There are plenty of triathletes in the UK, and our numbers are growing. There are over 200 official triathlon clubs UK-wide. Triathlon220, the popular UK magazine, now has a circulation of 23500; and the majority of triathletes don’t buy it, preferring to use websites and triathlon forums as their information source. It’s a popular sport, and its growing fast.

The demographics of this group tend to be middle class, white, often with a family, and usually with a steady and decent household income. We typify the Pro-Am revolution: we have superior knowledge about a particular section of consumption – we make informed choices about our often large spending patterns on bikes, trainers, wetsuits, and all means of tri kit and gear. We plan holidays around foreign races, often taking family and friends with us, we have triathlon clubs, running clubs and gym memberships, all at some cost. We (try to) eat healthily and spend a considerable amount of time (typically between 5-20 hours a week) training to achieve our triathlon goals.

Let’s face it, its not a cheap sport.

With these considerably sport-specific, well-thought-out consumption patterns, there’s big potential for us to also make a positive impact on the environment, society as well as the economy. Being eco-friendly isn’t all about growing veggies and wearing vintage clothing: its about tailoring your consumption patterns so that we minimise your impact on the environment and maximise benefits to our communities.

As triathletes, we have already shown we’re capable of wielding large consumer power, by our annual spend on sports-related consumption, in a very informed manner. Why not also use this to reduce your impact on the planet, so that your kids can enjoy triathlon in some of the beautiful places we do, knowing that you did your bit to limit climate change, reduce pollution and preserve places of natural beauty? We enjoy the environment every time we get on our bikes, lace up our trainers, or struggle with the wetsuit (and potentially the neoprene cap if you’re in the UK). Even more so when we race in some of the fantastic locations available to us: Port Macquarie, Florianopolis, Weymouth, the Victoria Docks ;) Why not make sure that your kids get to enjoy it too?

There’s a lot to take in when buying a bike, shopping at the supermarket, organising that trip to the Ironman you’ve trained for all year. But we love organising stuff, right?? Every triathlete suffers from OCD to some extent the night before a major race. I’ve seen you line up and double count those race-gels… So I’m figuring that a little extra work to make sure you’ve done the right thing not only by you, but also by the environment will not be too big a hurdle. And I’m going to help you… here’s how I’m tackling some of the problems we face in being responsible athletes, one step at a time.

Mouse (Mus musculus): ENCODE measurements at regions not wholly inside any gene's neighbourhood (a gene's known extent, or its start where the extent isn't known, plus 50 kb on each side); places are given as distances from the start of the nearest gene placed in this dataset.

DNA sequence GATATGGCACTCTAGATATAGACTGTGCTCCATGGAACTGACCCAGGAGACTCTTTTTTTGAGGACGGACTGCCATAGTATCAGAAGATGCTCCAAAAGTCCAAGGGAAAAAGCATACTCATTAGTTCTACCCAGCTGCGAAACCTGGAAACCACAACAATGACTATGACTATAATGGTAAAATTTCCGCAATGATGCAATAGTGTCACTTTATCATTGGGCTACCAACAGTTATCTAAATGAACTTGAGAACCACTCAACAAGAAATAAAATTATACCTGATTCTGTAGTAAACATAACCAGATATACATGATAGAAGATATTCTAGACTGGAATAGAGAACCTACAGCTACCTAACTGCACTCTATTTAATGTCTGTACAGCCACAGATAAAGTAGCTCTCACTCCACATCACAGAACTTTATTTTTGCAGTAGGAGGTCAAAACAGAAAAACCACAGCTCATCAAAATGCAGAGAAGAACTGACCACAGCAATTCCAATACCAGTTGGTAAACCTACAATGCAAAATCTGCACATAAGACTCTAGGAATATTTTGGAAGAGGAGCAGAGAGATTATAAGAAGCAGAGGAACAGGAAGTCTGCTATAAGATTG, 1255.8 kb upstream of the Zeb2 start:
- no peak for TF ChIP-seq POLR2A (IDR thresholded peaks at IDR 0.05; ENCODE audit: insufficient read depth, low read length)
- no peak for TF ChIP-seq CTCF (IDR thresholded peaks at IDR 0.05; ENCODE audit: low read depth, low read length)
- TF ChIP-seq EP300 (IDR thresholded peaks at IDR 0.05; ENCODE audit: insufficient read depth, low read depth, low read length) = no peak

Saturday, 5 July 2008

New environmentally friendly training gear

Looks like technical training clothing is changing for the better. A company in the US - Green-Layer clothing - is designing and selling performance and technical gear - so far mainly for running (but watch this space, there may be some cycling and tri kit at some point...) made from renewable sources. All clothing contains at least 50% renewable fabric content, whether recycled polyester, soy-based, organic cotton or bamboo. And it looks good! Check them out! Start replacing your lycra/polyester running kit today...

www.green-layer.com

"There are 5 layers of skin and our apparel acts as the natural 6th layer. It blocks us from rain, wind, sun, cold, and abrasions. This final layer must act naturally like your skin, like your own body. It must be functional, comfortable, flexible, and allow the athlete to focus on their sport, not what they are wearing. The added benefit to our apparel is that it feels technical enough to train for a marathon, yet comfortable enough to wear around town on the weekends. Peak performance fabric and inspiring designs, all with at least 50% renewable fabric content.

Greenlayer delivers a unique blend of athletic apparel and lifestyle product. What makes our apparel unique is the content of the apparel that is made of organic and environmentally friendly fabrics. Any amount of non-eco friendly fabric removed from a garment helps save the environment and our planet's natural resources. We strive to maximize eco-friendly material usage in all of our apparel and donate a percentage of our gross margin sales to environmental causes.

We have a full product range of base layers, outerwear, and accessories that race directors, screen printers, corporate clients, and retail accounts can purchase. Already have a merchandising team? We can help you source. Please contact us for more details. Our products are made from a variety of standard performance fabrics to eco-friendly fabrics, such as Bamboo, Bamboo Carbon, CoCoNa, Polyester Repreve, and Organic Cotton.

Color. Innovative Fabrics. Affordable prices. Sustainable materials. Design."

1 comment:

Robert said...

Another great sustainable fiber for triathletes is merino. Icebreaker, a company from New Zealand makes technical outdoor apparel from sustainable merino fiber, including t-shirts and tops for running and cycling. It's also just starting a new traceability program called Baacode. More info at http://media.icebreaker.com/Garment_Traceability.press. You can bury your worn out merino apparel in the garden with no adverse impact on the planet!